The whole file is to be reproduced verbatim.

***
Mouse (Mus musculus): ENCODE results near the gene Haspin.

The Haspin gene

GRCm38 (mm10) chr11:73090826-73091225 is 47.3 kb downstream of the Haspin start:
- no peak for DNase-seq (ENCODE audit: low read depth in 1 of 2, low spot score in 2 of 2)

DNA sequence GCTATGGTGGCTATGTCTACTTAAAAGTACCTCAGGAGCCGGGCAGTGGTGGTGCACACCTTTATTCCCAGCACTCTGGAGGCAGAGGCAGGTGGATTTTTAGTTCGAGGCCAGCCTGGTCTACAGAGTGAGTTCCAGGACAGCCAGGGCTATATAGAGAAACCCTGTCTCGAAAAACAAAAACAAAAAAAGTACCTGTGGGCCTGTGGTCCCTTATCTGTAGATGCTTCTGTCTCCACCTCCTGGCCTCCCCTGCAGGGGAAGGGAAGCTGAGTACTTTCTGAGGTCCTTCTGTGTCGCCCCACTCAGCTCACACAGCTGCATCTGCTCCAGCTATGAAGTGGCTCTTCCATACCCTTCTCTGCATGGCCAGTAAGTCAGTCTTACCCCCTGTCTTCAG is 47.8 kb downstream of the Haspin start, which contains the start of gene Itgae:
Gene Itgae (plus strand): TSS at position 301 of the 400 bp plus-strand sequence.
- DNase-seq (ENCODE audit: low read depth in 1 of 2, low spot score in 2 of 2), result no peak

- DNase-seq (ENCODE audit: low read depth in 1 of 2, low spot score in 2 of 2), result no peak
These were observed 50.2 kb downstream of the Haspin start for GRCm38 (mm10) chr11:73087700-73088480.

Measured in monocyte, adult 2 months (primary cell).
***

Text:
Mouse (Mus musculus): ENCODE results near the gene Haspin.

The Haspin gene

GRCm38 (mm10) chr11:73090826-73091225 is 47.3 kb downstream of the Haspin start:
- no peak for DNase-seq (ENCODE audit: low read depth in 1 of 2, low spot score in 2 of 2)

DNA sequence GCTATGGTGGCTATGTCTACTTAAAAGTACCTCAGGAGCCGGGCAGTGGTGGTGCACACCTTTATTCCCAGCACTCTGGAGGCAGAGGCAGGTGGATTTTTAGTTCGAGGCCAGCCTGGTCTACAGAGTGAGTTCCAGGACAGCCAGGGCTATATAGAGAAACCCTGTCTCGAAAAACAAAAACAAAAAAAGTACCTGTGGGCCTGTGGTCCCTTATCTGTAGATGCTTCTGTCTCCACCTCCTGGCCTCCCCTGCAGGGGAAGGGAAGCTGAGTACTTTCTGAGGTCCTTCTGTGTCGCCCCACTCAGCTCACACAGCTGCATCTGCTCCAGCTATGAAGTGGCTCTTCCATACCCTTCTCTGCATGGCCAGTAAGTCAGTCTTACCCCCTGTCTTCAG is 47.8 kb downstream of the Haspin start, which contains the start of gene Itgae:
Gene Itgae (plus strand): TSS at position 301 of the 400 bp plus-strand sequence.
- DNase-seq (ENCODE audit: low read depth in 1 of 2, low spot score in 2 of 2), result no peak

- DNase-seq (ENCODE audit: low read depth in 1 of 2, low spot score in 2 of 2), result no peak
These were observed 50.2 kb downstream of the Haspin start for GRCm38 (mm10) chr11:73087700-73088480.

Measured in monocyte, adult 2 months (primary cell).